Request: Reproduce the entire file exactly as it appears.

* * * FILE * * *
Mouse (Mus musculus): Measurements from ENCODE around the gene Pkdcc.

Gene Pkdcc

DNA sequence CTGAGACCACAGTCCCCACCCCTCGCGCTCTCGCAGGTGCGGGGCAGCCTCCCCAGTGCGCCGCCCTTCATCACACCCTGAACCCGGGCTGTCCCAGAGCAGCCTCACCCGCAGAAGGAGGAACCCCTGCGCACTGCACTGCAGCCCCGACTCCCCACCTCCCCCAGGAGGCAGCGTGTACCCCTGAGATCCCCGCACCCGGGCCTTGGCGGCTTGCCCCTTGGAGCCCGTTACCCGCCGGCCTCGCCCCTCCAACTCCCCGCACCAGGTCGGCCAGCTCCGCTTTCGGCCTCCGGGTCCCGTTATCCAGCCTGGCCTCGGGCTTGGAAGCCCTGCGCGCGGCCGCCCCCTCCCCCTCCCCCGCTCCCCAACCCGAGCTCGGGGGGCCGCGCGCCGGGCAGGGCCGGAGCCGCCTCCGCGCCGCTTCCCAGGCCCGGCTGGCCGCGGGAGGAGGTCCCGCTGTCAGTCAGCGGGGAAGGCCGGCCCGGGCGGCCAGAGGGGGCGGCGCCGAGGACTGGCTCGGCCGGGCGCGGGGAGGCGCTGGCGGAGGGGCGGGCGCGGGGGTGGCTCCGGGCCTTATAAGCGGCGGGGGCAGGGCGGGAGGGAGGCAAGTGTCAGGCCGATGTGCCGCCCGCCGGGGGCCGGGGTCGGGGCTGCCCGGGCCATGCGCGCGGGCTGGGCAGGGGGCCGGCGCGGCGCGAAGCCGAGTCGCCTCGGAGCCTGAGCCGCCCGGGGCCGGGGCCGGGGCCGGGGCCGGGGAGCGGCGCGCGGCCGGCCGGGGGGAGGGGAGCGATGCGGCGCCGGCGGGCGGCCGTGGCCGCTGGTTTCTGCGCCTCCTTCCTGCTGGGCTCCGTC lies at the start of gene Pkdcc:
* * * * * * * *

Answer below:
Mouse (Mus musculus): Measurements from ENCODE around the gene Pkdcc.

Gene Pkdcc

DNA sequence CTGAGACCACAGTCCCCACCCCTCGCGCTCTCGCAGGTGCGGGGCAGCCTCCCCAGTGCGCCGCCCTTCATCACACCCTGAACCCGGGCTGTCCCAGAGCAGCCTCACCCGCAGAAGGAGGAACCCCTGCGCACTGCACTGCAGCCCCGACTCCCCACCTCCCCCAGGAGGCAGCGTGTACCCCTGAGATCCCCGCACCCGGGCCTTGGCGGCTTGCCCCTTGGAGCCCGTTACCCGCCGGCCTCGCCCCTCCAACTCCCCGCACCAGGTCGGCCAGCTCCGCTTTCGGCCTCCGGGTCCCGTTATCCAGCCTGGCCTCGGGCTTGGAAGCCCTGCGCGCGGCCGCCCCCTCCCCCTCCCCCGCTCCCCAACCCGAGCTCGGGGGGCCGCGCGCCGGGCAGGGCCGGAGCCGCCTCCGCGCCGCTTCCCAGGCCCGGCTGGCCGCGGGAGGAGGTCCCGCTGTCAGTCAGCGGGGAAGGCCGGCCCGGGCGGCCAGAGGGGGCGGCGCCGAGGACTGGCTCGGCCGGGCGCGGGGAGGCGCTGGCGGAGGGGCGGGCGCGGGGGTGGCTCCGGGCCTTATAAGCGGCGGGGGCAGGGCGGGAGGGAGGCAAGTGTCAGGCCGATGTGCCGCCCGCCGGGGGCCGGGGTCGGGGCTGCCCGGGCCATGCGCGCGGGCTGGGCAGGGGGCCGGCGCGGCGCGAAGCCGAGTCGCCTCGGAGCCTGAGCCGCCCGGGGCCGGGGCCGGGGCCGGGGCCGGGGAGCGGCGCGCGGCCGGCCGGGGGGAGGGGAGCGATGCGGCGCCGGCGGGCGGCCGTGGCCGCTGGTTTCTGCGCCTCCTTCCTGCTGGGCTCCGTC lies at the start of gene Pkdcc: